Throat Culture

Test Overview

A throat culture is a test to find germs (such as bacteria or a fungus) that can cause an infection. A sample of cells from the back of your throat is added to a substance that promotes the growth of germs. If no germs grow, the culture is negative. If germs that can cause infection grow, the culture is positive. The type of germ may be identified using a microscope or chemical tests. Sometimes other tests are done to find the right medicine for treating the infection. This is called sensitivity testing.

Examples of infections that may be found during a throat culture include:

Candida albicans.

This fungus causes thrush, an infection of the mouth and tongue and sometimes of the throat.

Group A streptococcus.

This type of bacteria can cause strep throat, scarlet fever, and rheumatic fever. If strep throat is likely, a test called a rapid strep test (or quick strep) may be done before a throat culture. With a rapid strep test, results are ready in 10 minutes instead of 1 to 2 days with a throat culture. If the rapid strep test results are positive, antibiotics can be started right away. A throat culture is more accurate than the rapid strep test. The rapid strep test can give false-negative results even when strep bacteria are present. When the results of a rapid strep test are negative, many doctors recommend doing a throat culture to make sure that strep throat is not present.

Neisseria meningitidis.

This type of bacteria can cause meningitis.

If bacteria grow in the culture, other tests may be done to check which antibiotic will treat the infection best. This is called susceptibility or sensitivity testing.

Most sore throats are caused by an infection with a virus, such as a cold or flu. Throat cultures aren't done for viral infections. That's because it's very hard to grow viruses, and it's expensive.

Why It Is Done

A throat culture may be done to:

  • Find the cause of a sore throat. Most sore throat infections are caused by a virus. A throat culture shows the difference between a bacterial infection and a viral infection. This can help guide treatment.
  • Check a person who may not have any symptoms of infection but who carries bacteria that can spread to others. This person is called a carrier.

How To Prepare

  • In general, there's nothing you have to do before this test, unless your doctor tells you to.
  • Tell your doctor if you have recently taken any antibiotics.

How It Is Done

  • You will be asked to tilt your head back and open your mouth as wide as you can.
  • Your doctor will press your tongue down with a flat stick (tongue depressor) and then examine your mouth and throat.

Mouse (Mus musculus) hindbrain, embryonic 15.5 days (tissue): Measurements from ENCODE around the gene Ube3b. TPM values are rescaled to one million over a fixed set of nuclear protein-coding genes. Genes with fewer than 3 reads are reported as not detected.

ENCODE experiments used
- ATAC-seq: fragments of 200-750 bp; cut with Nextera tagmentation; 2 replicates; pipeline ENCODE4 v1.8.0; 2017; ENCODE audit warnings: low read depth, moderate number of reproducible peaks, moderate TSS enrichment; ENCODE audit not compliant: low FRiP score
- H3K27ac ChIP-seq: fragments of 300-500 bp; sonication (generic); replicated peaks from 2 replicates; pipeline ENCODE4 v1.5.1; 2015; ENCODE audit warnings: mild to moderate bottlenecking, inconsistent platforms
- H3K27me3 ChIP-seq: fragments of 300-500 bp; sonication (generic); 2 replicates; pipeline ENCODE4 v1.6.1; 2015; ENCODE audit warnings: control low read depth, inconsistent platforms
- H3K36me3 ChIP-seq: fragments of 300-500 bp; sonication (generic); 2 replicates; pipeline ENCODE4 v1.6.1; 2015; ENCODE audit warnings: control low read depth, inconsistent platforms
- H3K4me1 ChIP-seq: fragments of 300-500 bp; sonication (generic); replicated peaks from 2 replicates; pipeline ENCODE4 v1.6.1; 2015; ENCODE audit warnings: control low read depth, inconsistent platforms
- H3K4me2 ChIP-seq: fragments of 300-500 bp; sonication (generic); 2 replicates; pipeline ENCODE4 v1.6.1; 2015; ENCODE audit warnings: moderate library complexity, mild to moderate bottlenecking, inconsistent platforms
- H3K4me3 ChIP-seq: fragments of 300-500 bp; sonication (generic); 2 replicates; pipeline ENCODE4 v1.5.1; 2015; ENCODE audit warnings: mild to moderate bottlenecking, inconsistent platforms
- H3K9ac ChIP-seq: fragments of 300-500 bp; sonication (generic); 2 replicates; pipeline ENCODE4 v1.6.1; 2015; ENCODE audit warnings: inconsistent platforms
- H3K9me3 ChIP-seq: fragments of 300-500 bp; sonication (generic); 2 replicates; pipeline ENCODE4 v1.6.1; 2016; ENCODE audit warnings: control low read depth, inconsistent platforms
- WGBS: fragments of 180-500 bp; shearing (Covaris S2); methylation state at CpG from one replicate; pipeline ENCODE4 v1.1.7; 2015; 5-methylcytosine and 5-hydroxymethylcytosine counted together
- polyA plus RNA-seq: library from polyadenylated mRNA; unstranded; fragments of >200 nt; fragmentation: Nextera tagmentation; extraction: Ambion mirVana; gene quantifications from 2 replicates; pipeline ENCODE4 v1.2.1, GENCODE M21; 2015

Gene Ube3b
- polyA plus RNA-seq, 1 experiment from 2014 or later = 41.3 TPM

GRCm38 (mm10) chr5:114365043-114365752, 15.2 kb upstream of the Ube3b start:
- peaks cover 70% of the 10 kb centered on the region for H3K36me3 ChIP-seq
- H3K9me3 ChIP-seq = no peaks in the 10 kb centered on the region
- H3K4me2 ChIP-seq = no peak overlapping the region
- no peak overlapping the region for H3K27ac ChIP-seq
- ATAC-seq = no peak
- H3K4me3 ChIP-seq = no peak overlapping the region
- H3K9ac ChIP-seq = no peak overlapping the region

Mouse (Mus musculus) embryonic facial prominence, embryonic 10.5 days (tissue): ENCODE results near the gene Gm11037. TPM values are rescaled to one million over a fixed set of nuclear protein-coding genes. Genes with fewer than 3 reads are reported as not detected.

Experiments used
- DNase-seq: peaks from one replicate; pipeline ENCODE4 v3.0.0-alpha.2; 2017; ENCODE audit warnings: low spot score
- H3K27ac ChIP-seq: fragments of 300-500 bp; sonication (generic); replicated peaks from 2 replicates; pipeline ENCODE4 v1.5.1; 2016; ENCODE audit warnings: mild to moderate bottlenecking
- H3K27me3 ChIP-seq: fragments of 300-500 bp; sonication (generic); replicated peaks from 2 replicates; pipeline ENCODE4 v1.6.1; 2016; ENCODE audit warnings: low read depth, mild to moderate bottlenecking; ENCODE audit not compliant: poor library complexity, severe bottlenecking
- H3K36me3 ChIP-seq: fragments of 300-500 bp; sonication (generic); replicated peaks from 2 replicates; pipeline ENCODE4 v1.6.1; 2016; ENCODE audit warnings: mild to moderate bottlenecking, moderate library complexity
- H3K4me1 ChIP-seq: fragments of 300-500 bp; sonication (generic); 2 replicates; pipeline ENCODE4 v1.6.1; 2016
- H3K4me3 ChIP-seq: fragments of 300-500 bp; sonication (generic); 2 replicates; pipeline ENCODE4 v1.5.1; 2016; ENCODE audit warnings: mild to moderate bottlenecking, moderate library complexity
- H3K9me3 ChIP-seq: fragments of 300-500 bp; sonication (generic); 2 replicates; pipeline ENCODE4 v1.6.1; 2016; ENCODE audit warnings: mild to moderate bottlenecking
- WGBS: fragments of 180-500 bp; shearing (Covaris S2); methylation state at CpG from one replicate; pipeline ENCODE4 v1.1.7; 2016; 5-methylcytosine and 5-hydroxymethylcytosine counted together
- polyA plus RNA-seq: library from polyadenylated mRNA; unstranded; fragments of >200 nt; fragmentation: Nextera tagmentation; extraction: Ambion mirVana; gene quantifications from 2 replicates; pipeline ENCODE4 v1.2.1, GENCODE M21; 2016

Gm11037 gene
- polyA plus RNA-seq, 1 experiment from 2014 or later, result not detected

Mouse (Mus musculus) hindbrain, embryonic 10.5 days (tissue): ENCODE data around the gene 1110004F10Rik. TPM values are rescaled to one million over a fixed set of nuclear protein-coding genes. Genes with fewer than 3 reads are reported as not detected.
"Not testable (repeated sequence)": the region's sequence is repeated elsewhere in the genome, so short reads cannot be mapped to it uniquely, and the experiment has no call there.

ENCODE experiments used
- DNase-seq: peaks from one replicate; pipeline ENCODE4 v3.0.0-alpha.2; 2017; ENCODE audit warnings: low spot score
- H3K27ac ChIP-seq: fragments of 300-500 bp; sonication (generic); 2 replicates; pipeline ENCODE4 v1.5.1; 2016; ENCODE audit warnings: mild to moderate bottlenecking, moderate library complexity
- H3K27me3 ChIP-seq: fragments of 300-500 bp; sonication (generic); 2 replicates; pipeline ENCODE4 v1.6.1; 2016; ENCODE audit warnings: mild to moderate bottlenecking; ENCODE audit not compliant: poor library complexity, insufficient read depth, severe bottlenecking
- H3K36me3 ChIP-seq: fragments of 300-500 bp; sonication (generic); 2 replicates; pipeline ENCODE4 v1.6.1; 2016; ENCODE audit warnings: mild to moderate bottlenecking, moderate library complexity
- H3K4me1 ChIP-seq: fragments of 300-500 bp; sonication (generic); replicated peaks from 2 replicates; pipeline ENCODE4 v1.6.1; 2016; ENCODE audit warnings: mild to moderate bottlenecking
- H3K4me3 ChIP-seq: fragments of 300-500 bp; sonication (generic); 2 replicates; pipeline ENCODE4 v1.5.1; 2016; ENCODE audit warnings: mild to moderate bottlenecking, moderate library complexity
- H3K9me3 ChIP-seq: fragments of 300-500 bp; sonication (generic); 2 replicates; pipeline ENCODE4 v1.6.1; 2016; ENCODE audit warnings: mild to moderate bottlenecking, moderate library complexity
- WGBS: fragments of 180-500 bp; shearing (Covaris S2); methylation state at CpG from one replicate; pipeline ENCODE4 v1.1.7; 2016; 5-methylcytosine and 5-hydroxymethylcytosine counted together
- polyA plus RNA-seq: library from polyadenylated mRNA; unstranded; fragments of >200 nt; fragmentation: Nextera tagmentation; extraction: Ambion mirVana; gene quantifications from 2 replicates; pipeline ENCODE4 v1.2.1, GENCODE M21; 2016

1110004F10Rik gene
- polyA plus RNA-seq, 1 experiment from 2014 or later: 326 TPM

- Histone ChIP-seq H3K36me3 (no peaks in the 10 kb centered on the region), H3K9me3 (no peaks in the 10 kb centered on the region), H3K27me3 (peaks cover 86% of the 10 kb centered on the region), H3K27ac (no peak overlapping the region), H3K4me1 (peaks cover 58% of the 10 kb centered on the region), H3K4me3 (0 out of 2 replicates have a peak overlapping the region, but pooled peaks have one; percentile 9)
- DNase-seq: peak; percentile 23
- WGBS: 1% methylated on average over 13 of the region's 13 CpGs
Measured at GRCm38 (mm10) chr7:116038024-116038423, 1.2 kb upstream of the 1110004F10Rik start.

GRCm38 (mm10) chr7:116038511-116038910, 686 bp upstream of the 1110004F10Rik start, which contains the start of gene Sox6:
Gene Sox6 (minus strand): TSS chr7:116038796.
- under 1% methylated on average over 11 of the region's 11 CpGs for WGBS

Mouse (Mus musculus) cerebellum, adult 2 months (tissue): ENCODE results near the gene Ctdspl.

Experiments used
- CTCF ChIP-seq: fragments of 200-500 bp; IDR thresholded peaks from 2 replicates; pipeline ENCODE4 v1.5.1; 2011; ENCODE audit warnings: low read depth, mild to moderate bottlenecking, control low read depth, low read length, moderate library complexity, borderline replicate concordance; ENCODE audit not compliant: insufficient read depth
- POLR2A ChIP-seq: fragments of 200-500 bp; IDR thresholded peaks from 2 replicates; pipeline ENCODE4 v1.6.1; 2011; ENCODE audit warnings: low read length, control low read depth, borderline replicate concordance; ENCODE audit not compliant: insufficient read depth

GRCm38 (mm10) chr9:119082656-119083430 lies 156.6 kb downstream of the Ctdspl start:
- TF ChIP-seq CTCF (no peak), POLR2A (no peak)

• A clean cotton swab will be rubbed over the back of your throat, around your tonsils, and over any red areas or sores to collect a sample.
  • The sample may also be collected using a throat washout. For this test, you will gargle a small amount of salt water and then spit the fluid into a clean cup. This method gives a larger sample than a throat swab. It may make the culture more reliable.

How long the test takes

The test will take less than a minute.

How It Feels

You may feel like gagging when the swab touches the back of your throat. If your throat is sore, the swabbing may be slightly painful.

Risks

There is very little chance of having a problem from this test.

Results

Throat culture test results for bacterial infections are ready in 1 to 2 days, depending on which bacteria are being tested for. Test results for a fungus may take about 7 days.

Rapid strep test results are ready in 10 to 15 minutes. This test is only for bacterial infections caused by strep bacteria.

Rapid strep test

Normal (negative results):

No strep bacteria are found. A throat culture may be recommended.

Abnormal (positive results):

Strep bacteria are found. This means you have strep throat. Antibiotics can be started right away.

Throat culture

Normal (negative)

No infection (bacteria or fungi) grows in the culture.

A negative throat culture may mean that the cause of your infection is a virus, rather than bacteria or fungus.

Some viruses that cause throat infections include:

Abnormal (positive)

Bacteria grow in the culture. Some bacterial throat infections include:

Fungus grows in the culture. The most common fungal throat infection is thrush, caused by the fungus Candida albicans.

Credits

Current as of: September 23, 2020

Author: Healthwise Staff
Medical Review:
E. Gregory Thompson MD - Internal Medicine
Adam Husney MD - Family Medicine
Martin J. Gabica MD - Family Medicine

Throat Culture